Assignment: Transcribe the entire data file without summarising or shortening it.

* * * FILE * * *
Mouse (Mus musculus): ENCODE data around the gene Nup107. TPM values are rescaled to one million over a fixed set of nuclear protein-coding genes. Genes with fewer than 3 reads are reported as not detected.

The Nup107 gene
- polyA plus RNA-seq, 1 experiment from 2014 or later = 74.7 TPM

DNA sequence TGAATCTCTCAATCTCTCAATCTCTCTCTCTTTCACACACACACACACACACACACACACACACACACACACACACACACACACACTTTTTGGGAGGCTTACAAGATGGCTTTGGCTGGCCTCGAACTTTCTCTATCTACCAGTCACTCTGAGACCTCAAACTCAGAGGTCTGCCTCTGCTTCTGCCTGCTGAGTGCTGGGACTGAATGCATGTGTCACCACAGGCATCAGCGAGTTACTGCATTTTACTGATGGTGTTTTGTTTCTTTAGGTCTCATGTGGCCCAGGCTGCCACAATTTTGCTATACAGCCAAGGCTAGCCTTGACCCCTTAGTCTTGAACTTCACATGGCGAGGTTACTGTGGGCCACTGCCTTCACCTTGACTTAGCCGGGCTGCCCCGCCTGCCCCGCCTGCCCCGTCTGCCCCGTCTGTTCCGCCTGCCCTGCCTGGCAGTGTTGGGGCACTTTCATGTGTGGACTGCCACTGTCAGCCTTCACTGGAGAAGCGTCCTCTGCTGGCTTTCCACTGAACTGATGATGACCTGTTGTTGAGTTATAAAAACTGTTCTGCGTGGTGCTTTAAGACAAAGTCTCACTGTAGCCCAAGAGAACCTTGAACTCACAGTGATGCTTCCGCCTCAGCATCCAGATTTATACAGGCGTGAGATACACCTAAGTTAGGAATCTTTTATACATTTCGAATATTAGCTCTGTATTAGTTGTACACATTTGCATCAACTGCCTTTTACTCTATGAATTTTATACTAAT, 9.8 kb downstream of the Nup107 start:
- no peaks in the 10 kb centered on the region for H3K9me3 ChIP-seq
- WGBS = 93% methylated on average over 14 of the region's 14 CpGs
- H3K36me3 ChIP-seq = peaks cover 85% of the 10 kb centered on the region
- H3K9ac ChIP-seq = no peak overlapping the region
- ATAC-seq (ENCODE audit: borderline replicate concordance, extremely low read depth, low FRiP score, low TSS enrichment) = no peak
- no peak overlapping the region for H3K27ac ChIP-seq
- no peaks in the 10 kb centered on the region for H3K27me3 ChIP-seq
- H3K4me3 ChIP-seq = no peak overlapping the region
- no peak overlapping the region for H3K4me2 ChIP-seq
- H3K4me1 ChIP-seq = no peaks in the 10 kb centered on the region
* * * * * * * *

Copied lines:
Mouse (Mus musculus): ENCODE data around the gene Nup107. TPM values are rescaled to one million over a fixed set of nuclear protein-coding genes. Genes with fewer than 3 reads are reported as not detected.

The Nup107 gene
- polyA plus RNA-seq, 1 experiment from 2014 or later = 74.7 TPM

DNA sequence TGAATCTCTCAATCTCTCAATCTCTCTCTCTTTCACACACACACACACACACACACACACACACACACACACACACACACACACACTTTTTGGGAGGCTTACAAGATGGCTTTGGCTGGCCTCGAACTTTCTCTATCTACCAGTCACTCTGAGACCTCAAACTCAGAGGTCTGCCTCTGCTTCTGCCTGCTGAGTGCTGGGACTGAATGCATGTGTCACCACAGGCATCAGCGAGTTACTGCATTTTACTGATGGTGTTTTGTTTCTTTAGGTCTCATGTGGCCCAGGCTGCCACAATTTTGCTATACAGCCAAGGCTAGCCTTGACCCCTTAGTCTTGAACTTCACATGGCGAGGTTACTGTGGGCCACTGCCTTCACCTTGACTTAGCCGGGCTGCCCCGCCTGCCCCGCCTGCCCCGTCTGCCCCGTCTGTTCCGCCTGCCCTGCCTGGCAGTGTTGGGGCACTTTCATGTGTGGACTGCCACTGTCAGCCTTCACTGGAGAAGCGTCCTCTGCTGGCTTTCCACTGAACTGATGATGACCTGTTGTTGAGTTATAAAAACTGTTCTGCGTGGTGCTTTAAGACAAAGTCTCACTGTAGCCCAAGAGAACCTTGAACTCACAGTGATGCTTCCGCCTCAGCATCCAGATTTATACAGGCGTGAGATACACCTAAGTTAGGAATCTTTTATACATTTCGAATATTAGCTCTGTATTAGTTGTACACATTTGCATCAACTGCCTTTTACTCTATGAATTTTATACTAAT, 9.8 kb downstream of the Nup107 start:
- no peaks in the 10 kb centered on the region for H3K9me3 ChIP-seq
- WGBS = 93% methylated on average over 14 of the region's 14 CpGs
- H3K36me3 ChIP-seq = peaks cover 85% of the 10 kb centered on the region
- H3K9ac ChIP-seq = no peak overlapping the region
- ATAC-seq (ENCODE audit: borderline replicate concordance, extremely low read depth, low FRiP score, low TSS enrichment) = no peak
- no peak overlapping the region for H3K27ac ChIP-seq
- no peaks in the 10 kb centered on the region for H3K27me3 ChIP-seq
- H3K4me3 ChIP-seq = no peak overlapping the region
- no peak overlapping the region for H3K4me2 ChIP-seq
- H3K4me1 ChIP-seq = no peaks in the 10 kb centered on the region